Get the latest updates as we post them — right on your browser

. Last Updated: 07/27/2016

Yawning Boy Is No Laughing Matter

To Our Readers

Has something you've read here startled you? Are you angry, excited, puzzled or pleased? Do you have ideas to improve our coverage?
Then please write to us.
All we ask is that you include your full name, the name of the city from which you are writing and a contact telephone number in case we need to get in touch.
We look forward to hearing from you.

Email the Opinion Page Editor

David Letterman's late-night comedy show offered some hilarious footage this week: As President George W. Bush spoke from a podium in Florida, a 12-year-old struggled valiantly to stay awake. You can find the footage at A young man in khaki shorts, a black polo shirt and an orange baseball cap, standing behind the President, lets rip some jaw-unhinging yawns (without covering his mouth because his hands are in his pockets), lolls his head around, claps and yawns, claps and checks his watch, and yawns. Soon he resorts to desperate stay-awake exercises. He takes a knee for a time and finally falls asleep on his feet, only partially waking to smile and applaud.

Pretty amusing, right? Wrong!

There is no laughing at this president! CNN picked up the footage but soon labeled it fake, citing the White House. Letterman responded in outrage. CNN apologized -- and then, oddly, also denied that it had ever heard from the White House. Letterman countered that "our source, a very good source, confirms the White House did call CNN." Of all the possible scenarios here, Letterman's seems most likely. Especially since CNN is looking more and more like a low-rent version of Russia's Channel One.

Last year, CNN -- which already had theme music and snazzy graphics in the can to accompany its future war coverage -- was refusing the tamest ads, even ads featuring clergy, that questioned the wisdom of invading Iraq, on grounds that "we do not accept international advocacy ads on regions in conflict." (What?) More recently, anchorman Wolf Blitzer has proven willing to smear White House critics. Reporting on former anti-terrorism tsar Richard Clarke, the administration's new nightmare, Blitzer cited unnamed government sources saying Clarke's "personal life" might have "some weird aspects."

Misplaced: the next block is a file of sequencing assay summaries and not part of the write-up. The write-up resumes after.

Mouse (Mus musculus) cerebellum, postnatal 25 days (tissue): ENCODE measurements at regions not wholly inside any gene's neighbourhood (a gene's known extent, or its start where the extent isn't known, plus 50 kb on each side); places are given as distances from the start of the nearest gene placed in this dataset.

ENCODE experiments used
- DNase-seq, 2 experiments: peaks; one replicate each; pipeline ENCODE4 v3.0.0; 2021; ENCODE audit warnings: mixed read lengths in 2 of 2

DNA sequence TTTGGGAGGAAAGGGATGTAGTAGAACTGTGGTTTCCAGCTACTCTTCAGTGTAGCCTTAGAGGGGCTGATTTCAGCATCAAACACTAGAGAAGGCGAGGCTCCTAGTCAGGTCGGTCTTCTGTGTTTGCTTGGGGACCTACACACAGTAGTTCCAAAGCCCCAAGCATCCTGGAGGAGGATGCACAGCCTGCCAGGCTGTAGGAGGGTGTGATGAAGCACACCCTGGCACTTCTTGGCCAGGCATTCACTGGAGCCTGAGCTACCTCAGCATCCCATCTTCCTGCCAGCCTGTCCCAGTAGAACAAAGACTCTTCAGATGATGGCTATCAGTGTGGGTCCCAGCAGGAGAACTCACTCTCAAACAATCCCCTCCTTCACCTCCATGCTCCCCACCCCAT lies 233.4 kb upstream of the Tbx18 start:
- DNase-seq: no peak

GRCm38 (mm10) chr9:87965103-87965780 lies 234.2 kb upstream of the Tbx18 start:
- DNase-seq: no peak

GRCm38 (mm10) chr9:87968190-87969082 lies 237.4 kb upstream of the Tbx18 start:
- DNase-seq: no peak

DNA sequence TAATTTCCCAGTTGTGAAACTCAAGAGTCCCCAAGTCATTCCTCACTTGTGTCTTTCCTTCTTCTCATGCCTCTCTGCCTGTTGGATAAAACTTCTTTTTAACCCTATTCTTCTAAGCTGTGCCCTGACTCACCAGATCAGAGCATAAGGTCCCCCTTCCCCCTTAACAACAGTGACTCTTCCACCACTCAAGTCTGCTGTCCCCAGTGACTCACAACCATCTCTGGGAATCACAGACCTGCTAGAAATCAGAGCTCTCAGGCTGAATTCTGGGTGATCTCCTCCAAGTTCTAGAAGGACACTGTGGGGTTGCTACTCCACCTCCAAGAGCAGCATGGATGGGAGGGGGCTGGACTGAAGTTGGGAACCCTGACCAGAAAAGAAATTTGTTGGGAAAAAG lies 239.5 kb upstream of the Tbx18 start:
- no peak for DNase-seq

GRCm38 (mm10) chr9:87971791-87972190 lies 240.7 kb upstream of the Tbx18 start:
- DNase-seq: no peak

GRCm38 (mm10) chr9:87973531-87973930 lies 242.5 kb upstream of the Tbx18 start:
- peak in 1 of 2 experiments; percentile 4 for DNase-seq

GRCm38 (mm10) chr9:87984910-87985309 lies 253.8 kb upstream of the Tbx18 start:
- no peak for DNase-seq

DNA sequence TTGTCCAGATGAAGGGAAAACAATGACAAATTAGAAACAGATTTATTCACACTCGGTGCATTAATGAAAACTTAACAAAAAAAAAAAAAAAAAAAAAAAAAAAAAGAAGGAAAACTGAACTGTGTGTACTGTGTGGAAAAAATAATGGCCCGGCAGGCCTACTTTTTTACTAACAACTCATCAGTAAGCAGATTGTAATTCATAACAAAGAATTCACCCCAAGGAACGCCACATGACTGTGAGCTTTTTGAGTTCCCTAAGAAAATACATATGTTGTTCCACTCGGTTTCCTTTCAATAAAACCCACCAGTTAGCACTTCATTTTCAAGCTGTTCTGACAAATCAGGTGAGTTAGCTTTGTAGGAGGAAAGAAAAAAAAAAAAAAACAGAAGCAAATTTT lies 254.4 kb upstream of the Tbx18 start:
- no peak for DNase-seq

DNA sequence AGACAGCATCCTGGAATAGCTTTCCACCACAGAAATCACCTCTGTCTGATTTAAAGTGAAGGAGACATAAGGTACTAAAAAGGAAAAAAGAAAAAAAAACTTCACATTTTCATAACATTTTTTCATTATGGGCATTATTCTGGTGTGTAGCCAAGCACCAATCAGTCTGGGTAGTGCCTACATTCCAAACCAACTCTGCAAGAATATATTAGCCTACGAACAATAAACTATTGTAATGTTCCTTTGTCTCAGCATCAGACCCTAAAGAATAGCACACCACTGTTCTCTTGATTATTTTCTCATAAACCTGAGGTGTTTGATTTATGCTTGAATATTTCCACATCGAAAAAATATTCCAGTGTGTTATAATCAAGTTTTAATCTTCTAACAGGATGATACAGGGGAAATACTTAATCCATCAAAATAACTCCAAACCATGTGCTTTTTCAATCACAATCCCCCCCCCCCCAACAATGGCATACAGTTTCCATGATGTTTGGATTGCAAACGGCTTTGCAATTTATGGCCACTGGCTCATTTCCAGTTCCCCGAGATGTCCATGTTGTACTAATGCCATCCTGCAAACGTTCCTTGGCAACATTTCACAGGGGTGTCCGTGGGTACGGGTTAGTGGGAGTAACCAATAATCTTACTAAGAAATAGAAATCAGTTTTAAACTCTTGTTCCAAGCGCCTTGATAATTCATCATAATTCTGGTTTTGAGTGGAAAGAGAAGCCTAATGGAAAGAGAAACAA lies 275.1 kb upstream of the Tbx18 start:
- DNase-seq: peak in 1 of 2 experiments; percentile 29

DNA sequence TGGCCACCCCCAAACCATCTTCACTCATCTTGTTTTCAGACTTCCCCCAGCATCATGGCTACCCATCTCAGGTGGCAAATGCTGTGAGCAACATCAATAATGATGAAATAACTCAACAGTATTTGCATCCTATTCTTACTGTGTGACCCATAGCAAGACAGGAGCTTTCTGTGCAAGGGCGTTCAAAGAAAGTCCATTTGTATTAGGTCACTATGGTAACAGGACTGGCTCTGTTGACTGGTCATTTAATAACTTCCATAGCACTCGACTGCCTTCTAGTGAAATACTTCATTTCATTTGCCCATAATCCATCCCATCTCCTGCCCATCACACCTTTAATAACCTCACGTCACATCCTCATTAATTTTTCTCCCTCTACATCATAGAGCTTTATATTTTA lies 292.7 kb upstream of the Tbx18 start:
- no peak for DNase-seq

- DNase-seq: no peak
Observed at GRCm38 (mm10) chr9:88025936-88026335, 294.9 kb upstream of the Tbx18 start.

So that's life in America these days. The week begins with a chuckle; but by mid-week you've realized that even a 12-year-old's yawn can be met with official hostility, and you're starting to feel uneasy. By Friday a wave of relief sets in because the White House has decided against punitive action and is instead chucking the boy under the chin. As The Washington Post reported Friday: "The White House, trying to get out in front of the Yawning Boy story, is now in charge of media access to the young man." First stop: The David Letterman show, because, as assistant press secretary Reed Dickens explains, "He's a young person who strongly supports the president and is excited about getting a chance to talk about it." As to the fun had at the President's expense, Dickens adds, "We think it's all in good nature, very good-humored."

Letterman snorts in reply that, "This whole thing just smells." He observes that now everyone says they're delighted, but initially everyone was furious. In fact, a newspaper that spoke with the boy's father, a Florida Republican politician, initially found him "more than a bit anxious": "I accept full responsibility," dad told The Orlando Sentinel. "I should have prepped him better."

To sum up: If this were Russia and some nutter in Omsk filed suit against the satirical program Krasnaya Strela for defaming President Vladimir Putin, every American news bureau would be on the case with deadly seriousness. Yet when the White House itself feels threatened enough by a kid's yawns to sow confusion on national television about whether he even exists, well ... that's a "bright" story that's gotten just a little too complicated to bother with.

Matt Bivens is a former editor of The Moscow Times.